Granddad grinned and went on with the story. "What I meant was - I was feeling proper poorly. And d'you know what? Did they let me go down below? Give me something to settle my stomach? Not a chance! The captain called me a coward. Slapped me on the back and told me to pull myself together or I'd be swimming home. And that was when I heard the shout - I turned to look and there, off the starboard bow were three humpbacked whales cruising past us like they'd not a care in the world. They were a splendid sight, sleek and majestic." He closed his eyes and nodded slowly. "I'll always remember that."
Johnny Collins and the gang in a classic collection of traditional sea shanties, including 'Fire Marengo' and 'Down the Bay To Juliana'.
Granddad went very quiet then. So I got up and moved my chair closer to him. "But if you thought they were so majestic Granddad, why did you kill them?"
He looked at me and gave a heavy sigh. "It was my job, lad. When I weren't much older than you, I had to make a choice - go down the mine or sign on with a ship." He shook his head. "I could never see myself as a pitman, so there it was." He wiped a hand across his face and came back to the table to finish his meal.
I tried to get him to tell me more, and even though in the days that followed, he told me hundreds of stories about boats and fishing, foreign countries and all the things he'd seen and done, he never mentioned the whales again.
At the end of the summer, Gran and Granddad took me to a museum. There was an exhibition on about the world's most dangerous creatures, and there, taking pride of place in the vast entrance hall was the biggest exhibit of all: it was the skeleton of the whale that had been washed up on the beach at Yarmouth - all held together with bits of wire and string and suspended from the roof like a gigantic flying machine. Granddad was right - it was majestic. But I couldn't help feeling it was a shame it had to die just so people could see it close up.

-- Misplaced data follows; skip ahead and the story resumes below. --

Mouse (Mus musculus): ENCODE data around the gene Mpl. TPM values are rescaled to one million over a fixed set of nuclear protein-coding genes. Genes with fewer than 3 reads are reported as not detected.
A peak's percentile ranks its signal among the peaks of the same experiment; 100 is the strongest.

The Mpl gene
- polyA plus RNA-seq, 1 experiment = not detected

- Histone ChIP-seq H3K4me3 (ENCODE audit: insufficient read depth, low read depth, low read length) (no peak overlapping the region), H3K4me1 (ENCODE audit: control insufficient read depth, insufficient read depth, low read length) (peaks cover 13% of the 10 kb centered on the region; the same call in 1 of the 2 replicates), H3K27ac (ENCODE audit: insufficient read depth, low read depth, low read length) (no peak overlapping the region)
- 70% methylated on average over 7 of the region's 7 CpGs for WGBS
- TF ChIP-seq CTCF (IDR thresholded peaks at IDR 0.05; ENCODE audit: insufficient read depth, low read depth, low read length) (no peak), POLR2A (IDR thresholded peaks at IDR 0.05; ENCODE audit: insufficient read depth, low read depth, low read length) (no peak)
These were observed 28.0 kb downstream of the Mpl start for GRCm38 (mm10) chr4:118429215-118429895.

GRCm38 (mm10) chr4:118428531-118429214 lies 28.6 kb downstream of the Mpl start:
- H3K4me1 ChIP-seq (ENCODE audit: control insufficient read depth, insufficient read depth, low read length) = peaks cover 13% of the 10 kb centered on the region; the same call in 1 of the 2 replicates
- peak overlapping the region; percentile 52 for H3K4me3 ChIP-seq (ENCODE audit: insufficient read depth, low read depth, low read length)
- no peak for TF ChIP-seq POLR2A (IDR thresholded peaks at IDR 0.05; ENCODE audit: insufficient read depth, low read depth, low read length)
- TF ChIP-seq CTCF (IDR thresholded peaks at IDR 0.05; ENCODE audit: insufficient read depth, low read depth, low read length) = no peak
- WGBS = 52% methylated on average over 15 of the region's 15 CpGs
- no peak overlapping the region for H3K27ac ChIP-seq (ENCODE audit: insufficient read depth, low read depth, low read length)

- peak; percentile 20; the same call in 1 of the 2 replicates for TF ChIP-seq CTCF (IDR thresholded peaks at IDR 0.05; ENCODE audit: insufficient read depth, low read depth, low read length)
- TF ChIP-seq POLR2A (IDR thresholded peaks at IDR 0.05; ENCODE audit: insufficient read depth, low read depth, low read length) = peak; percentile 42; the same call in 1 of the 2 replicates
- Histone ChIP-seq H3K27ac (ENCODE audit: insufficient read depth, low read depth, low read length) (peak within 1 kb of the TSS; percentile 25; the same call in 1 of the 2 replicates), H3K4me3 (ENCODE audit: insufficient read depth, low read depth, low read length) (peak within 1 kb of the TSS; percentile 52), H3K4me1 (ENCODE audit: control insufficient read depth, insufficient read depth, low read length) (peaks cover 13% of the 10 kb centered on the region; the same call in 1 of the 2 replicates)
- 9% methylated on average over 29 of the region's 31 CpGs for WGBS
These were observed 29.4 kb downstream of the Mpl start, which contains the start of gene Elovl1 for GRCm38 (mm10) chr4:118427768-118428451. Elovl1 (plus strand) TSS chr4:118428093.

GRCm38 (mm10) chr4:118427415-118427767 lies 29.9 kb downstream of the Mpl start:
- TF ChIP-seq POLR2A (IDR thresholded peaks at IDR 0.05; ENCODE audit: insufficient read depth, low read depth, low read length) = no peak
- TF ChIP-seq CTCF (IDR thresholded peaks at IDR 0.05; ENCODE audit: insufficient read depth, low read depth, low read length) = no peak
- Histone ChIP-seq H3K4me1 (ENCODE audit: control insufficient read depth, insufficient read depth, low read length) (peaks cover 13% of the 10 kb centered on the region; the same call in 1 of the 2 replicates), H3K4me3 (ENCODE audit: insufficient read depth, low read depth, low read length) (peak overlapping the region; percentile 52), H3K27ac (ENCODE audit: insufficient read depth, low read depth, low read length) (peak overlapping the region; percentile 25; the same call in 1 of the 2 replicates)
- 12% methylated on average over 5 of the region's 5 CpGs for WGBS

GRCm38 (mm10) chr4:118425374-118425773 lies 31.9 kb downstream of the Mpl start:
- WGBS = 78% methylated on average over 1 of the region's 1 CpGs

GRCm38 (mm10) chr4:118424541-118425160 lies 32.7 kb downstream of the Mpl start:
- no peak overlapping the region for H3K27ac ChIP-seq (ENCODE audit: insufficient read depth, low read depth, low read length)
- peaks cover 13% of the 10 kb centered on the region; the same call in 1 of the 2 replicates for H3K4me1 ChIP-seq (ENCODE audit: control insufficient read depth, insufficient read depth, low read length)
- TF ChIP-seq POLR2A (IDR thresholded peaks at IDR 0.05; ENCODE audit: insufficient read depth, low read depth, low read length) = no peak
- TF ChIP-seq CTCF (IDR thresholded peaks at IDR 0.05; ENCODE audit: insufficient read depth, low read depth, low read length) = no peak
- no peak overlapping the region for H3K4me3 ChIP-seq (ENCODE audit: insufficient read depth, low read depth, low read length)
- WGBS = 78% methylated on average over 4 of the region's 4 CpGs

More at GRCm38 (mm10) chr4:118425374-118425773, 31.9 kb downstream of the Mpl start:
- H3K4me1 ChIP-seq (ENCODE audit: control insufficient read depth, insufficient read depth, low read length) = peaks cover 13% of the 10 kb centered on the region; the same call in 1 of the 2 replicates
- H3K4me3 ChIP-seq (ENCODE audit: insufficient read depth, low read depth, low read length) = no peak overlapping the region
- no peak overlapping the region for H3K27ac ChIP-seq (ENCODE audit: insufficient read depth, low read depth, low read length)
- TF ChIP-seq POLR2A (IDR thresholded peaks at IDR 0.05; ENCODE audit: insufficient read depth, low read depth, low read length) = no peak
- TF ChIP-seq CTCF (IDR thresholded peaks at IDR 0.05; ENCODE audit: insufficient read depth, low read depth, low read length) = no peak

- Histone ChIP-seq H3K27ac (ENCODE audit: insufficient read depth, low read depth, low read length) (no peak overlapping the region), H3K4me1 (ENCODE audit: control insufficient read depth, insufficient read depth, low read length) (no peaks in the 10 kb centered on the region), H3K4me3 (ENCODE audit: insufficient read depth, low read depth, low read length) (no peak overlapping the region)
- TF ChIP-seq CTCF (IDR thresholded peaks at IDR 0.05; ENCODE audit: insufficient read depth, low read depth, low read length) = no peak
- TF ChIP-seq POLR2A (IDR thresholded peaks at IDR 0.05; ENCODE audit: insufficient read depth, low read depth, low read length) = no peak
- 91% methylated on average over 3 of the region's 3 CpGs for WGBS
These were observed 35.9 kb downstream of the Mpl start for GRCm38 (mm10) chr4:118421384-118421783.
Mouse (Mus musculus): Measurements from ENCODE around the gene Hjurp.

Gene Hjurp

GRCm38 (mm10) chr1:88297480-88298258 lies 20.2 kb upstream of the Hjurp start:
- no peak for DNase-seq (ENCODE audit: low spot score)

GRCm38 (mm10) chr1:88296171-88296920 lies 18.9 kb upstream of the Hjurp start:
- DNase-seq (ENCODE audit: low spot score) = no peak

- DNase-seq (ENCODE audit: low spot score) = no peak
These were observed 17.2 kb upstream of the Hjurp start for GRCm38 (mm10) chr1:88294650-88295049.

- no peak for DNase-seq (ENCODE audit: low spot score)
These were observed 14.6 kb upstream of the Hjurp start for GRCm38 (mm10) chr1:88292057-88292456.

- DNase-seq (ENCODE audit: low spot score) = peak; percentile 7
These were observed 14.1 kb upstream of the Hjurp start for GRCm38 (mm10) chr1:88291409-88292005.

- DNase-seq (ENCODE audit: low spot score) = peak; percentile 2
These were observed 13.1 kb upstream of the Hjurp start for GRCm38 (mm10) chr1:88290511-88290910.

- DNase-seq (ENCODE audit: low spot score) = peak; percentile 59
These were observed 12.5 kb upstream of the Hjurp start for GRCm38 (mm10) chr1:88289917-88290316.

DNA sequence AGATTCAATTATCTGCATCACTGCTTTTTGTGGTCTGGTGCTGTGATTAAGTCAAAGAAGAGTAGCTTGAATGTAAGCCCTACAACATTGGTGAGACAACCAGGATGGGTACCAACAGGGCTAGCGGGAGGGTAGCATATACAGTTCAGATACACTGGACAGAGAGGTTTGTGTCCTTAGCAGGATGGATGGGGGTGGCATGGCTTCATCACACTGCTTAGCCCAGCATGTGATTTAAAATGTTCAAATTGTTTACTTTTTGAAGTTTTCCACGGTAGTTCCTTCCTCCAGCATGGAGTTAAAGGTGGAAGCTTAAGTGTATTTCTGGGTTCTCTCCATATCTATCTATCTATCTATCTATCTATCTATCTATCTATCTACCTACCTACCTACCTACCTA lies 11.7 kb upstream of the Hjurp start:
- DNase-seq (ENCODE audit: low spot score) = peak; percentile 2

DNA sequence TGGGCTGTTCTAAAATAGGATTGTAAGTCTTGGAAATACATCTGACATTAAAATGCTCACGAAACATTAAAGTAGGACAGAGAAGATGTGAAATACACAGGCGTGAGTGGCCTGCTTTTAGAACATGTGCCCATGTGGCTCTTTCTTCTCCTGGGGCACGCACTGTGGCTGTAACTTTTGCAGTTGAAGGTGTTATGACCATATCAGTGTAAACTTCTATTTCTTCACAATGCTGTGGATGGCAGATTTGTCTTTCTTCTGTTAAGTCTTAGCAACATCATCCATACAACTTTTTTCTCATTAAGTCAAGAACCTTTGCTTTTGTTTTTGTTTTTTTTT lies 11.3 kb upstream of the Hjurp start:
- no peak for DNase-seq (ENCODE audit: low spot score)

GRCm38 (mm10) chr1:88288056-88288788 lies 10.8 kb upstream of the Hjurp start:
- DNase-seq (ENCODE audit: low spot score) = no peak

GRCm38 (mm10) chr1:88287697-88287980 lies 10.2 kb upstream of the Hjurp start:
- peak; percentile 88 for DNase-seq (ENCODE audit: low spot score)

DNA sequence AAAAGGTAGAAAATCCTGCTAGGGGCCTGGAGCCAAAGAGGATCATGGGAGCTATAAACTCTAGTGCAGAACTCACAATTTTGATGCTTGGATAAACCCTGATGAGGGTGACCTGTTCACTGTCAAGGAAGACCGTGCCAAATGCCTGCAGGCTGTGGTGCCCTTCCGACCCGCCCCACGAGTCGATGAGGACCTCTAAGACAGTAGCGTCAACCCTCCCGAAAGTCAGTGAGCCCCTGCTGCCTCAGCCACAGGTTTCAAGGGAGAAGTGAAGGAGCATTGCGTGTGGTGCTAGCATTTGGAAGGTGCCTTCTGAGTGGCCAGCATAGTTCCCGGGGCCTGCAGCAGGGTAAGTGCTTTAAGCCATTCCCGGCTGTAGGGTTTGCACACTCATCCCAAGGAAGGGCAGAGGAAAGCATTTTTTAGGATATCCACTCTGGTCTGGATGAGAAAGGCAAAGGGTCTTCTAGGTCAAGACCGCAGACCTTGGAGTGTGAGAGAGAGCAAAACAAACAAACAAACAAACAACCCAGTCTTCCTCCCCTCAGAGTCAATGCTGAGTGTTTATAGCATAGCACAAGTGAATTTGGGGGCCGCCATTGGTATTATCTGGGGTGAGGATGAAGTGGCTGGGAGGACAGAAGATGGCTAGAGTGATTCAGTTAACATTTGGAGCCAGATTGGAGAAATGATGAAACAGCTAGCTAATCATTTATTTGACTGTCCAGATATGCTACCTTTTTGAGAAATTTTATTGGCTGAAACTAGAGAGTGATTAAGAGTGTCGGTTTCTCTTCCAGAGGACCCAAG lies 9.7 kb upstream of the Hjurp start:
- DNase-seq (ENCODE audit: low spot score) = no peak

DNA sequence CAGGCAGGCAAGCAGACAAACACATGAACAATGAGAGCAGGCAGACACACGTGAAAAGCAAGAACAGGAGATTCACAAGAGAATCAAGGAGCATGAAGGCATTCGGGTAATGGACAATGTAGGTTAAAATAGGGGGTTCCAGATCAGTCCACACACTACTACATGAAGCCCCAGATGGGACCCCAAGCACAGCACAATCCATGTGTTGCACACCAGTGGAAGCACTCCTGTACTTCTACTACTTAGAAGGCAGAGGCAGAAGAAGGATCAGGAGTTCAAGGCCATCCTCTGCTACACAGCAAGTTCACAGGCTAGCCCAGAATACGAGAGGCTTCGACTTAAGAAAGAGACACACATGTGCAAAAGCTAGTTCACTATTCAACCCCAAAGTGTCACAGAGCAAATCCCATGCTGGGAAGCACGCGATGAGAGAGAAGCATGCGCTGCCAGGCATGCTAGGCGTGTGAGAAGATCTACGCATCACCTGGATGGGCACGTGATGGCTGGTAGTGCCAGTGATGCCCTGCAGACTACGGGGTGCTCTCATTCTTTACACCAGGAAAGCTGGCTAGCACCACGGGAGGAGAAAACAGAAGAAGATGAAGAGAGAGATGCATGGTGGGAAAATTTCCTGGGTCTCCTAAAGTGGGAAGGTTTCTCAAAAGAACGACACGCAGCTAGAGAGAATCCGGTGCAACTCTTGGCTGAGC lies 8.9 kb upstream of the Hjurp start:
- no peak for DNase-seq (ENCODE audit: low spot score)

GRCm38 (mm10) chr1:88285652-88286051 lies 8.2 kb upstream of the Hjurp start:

Granddad stood and gazed up at it for ages. Me and Gran went all round the museum looking at the other exhibits, and when we got back to the entrance, Granddad hadn't moved an inch - he was still there, watching. Eventually, we had to get hold of him and drag him away so we could go to a cafe for something to eat.
Not long after that, it was time for me to go home. My parents had been able to spend lots of time together while I'd been away and seemed much happier than before. I visited Gran and Granddad regularly after that summer, but I've never seen another whale from that day to this. And in some ways, I'm glad.